Compensation for Injured WTC Rescue Workers
Getting help through the Zadroga Act
The James Zadroga 9/11 Health and Compensation Act did two important things for WTC rescue, recovery and cleanup workers who suffered a WTC-related injury more than three days after September 11, 2001, or who did not develop symptoms and seek medical treatment until after that time.
Financial compensation for injured rescue workers
First, the Zadroga law reopened the WTC Victim Compensation Fund. The first Fund, which closed in June 2004, offered compensation to injured rescue workers and survivors, as well as to the families of people who were killed during the attacks. To qualify for rescue worker compensation under the first Fund, you must have suffered a physical injury and have sought medical treatment within 72 hours of the disasters.
The new James L. Zadroga Act provides compensation for the thousands of rescue and recovery workers whose illnesses and injuries took longer to manifest. Many rescue, recovery and cleanup workers who suffered life-changing injury or even died from exposure to toxins at the WTC sites did not begin work on the site until after the eligibility window for the first Victim Compensation Fund closed. Other workers are only now becoming aware of their cancers, which are covered by the Zadroga Act as of June 2012. The new 9/11 Victim Compensation Fund closes these gaps in coverage.
Your total compensation will be based on economic loss, including lost wages, out-of-pocket medical expenses, the cost of replacement services for tasks you used to be able to do yourself (e.g., mowing the lawn) and non-economic loss.
Non-economic loss, which is a tricky category created by tort law that attempts to provide financial compensation for truly incalculable losses, covers such things as mental or physical pain and suffering, loss of companionship, loss of enjoyment, disfigurement, etc. The Fund will use both kinds of loss to calculate your total loss and then subtract any other “official” compensation you received — such as workers’ compensation or disability insurance. It will not include financial support from friends or family in determining your final award.
Medical help for injured WTC rescue workers
Many injured or ill rescue workers were already participating in the WTC Medical Monitoring and Treatment Program (MMTP) when the Zadroga Health and Compensation Act became law. The Act provided additional funding for physical and mental healthcare for injured rescue workers and survivors. It also consolidated the MMTP for rescue and recovery workers and the WTC Environmental Health Center Community Program for other survivors, residents and commuters into one program that covers everyone, the World Trade Center Health Program. This program provides for regular testing and ongoing medical monitoring and will cover the cost of treatment for included conditions.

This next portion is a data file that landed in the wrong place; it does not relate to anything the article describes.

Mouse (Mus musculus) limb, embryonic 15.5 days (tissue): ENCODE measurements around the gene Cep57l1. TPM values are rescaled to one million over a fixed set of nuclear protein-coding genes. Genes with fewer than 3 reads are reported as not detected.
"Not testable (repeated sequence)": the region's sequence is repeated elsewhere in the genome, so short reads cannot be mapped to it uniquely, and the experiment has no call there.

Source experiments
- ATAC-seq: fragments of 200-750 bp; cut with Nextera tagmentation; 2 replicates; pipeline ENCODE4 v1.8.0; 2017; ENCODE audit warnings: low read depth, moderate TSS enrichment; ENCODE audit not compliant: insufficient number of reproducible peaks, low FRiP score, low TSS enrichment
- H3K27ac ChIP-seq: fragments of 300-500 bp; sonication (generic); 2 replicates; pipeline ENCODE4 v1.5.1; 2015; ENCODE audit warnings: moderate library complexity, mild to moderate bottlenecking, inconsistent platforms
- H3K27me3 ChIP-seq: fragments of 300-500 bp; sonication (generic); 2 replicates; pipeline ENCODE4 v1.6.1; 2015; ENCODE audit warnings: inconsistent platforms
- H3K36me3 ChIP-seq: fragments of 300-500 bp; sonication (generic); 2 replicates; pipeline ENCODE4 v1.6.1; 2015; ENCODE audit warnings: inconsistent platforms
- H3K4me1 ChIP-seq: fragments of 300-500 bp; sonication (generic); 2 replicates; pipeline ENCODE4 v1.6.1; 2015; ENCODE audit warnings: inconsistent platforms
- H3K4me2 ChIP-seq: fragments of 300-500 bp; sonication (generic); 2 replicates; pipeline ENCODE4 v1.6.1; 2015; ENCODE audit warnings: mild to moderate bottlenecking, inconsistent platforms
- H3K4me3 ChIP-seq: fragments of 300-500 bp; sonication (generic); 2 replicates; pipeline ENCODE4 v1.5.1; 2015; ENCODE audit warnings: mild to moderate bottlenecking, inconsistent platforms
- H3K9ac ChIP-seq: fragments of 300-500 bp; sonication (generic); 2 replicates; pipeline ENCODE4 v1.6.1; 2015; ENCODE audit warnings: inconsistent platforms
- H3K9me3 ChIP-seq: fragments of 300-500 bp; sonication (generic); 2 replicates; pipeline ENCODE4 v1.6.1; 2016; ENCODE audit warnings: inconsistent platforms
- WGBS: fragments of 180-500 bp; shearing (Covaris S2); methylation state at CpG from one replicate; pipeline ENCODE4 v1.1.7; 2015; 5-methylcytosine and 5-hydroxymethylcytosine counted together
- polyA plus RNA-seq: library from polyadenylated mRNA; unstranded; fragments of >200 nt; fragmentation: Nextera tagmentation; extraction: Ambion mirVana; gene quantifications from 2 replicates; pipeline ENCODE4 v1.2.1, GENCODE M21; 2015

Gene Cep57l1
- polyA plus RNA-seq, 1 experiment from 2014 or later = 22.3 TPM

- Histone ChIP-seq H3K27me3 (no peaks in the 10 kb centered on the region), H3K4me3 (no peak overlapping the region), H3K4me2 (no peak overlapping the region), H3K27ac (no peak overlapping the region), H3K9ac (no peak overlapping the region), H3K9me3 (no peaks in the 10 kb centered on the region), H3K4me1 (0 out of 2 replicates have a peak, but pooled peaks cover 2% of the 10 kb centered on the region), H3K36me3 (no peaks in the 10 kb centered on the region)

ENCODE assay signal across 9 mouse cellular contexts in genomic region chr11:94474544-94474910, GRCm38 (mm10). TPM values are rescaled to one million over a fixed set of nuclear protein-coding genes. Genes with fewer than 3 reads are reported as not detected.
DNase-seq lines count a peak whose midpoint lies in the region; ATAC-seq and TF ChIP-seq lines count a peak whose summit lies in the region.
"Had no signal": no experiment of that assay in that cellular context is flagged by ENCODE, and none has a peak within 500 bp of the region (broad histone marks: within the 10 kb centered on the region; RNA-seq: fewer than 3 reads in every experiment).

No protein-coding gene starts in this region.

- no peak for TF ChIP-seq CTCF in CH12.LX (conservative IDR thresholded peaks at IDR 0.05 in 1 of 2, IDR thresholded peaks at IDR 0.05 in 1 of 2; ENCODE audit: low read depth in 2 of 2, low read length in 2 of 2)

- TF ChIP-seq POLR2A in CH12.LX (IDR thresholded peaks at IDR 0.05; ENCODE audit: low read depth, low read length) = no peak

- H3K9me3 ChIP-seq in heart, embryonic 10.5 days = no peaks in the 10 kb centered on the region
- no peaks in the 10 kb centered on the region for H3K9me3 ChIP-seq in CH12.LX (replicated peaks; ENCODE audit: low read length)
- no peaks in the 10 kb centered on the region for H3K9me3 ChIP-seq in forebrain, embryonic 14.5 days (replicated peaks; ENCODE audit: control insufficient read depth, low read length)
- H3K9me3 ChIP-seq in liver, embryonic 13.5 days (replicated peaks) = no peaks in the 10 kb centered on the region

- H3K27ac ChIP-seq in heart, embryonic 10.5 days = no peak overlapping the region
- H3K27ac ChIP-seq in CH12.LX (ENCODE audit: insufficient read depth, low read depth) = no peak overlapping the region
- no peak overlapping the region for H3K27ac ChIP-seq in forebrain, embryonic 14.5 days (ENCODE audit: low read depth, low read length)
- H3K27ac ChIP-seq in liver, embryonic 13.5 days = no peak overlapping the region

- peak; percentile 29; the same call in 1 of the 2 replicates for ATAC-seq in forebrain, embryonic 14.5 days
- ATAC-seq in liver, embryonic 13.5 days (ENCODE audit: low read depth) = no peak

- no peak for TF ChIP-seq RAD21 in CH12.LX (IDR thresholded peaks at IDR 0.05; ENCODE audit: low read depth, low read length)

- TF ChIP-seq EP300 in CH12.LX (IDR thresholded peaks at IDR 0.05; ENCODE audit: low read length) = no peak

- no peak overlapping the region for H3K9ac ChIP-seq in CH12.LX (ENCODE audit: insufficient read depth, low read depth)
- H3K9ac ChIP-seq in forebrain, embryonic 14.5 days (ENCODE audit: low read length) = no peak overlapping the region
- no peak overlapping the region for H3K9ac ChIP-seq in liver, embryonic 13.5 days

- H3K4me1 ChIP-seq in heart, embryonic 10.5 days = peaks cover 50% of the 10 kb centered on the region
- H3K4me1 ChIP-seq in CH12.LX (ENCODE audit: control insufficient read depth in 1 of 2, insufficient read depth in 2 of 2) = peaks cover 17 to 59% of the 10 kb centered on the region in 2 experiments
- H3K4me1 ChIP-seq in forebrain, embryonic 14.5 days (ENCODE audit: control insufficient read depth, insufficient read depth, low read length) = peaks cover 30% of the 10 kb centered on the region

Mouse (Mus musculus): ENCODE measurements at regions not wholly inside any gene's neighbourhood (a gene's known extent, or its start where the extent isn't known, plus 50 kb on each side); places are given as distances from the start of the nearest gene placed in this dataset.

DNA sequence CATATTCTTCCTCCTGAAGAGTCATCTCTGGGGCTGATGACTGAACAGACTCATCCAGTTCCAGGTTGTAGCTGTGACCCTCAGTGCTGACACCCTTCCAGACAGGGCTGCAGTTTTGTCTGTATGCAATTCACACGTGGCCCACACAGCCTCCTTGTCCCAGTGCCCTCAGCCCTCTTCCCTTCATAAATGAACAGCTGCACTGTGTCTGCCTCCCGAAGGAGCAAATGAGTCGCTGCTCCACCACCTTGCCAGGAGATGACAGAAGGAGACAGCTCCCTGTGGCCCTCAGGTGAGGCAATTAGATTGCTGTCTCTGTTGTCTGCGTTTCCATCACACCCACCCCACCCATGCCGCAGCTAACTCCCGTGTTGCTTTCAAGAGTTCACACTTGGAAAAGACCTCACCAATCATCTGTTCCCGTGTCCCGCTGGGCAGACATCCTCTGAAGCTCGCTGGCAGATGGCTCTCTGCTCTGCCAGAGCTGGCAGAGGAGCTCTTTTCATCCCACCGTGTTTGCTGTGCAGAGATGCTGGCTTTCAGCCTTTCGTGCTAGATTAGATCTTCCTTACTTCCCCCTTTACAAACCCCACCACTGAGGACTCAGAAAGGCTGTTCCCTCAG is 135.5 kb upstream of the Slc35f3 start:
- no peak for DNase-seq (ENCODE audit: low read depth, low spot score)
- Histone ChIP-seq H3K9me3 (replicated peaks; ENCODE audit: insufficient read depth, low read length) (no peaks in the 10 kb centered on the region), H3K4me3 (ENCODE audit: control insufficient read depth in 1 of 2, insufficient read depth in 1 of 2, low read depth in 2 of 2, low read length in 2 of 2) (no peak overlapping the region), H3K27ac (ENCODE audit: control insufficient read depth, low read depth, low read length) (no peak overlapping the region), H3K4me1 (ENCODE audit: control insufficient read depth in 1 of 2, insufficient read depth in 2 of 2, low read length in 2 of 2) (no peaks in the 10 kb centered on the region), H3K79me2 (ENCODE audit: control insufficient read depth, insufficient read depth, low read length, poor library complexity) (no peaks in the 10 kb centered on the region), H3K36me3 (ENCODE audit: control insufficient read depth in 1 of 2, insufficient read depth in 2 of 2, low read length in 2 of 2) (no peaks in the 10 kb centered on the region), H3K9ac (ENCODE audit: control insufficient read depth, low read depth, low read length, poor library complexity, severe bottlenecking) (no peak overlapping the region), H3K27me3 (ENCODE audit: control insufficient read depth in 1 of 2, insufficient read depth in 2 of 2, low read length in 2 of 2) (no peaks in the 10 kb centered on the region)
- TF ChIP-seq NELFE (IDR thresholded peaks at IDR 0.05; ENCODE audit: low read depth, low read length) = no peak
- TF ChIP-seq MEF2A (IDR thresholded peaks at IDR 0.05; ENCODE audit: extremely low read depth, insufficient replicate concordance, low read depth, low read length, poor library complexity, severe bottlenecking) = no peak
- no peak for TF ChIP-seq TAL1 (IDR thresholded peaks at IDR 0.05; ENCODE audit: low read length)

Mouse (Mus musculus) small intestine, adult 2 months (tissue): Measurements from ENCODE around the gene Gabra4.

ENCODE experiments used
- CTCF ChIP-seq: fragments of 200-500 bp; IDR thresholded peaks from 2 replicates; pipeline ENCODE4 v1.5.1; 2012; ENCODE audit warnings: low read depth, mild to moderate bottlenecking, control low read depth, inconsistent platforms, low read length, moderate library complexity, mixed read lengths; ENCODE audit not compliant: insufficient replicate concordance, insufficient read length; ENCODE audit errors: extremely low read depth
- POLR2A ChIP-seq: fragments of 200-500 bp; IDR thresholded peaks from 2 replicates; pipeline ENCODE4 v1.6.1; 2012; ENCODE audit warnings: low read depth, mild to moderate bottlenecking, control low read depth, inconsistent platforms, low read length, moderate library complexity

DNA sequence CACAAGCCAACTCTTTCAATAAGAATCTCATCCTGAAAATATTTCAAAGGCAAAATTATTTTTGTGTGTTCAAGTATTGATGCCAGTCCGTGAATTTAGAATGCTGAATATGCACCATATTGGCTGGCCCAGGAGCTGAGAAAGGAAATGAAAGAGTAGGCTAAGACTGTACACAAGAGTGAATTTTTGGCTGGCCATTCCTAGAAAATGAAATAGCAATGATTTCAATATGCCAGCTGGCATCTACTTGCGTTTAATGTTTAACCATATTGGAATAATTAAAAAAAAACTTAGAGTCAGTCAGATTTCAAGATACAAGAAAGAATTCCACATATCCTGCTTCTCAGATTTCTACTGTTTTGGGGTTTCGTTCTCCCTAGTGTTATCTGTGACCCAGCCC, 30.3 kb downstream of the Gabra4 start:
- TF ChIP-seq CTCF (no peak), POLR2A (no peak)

Getting all the help and benefits you deserve
No other law firm in the country has recovered more money from the Victim Compensation Fund on behalf of its injured clients than Barasch & McGarry. But we view our mission as more than just getting you and your family the compensation you need. We also want you to get all the health screenings and benefits for which you qualify. When you contact us to learn more about the Zadroga Act and the WTC Victim Compensation Fund, we also help you determine which medical benefits you qualify for and where to seek treatment. If the WTC Health Program has denied treatment for a condition you feel should be covered, we can help you appeal that decision.
Barasch & McGarry — helping set things right
Read through these pages to learn more about what the James L. Zadroga Act does for workers and residents made ill or injured by the aftermath of the September 11 attacks. Please contact us online or call 888.351.9421 with any questions or to begin the application process. We offer free consultations and do not charge you anything until you receive a settlement from the Victim Compensation Fund. Our fees never exceed 10 percent of your settlement.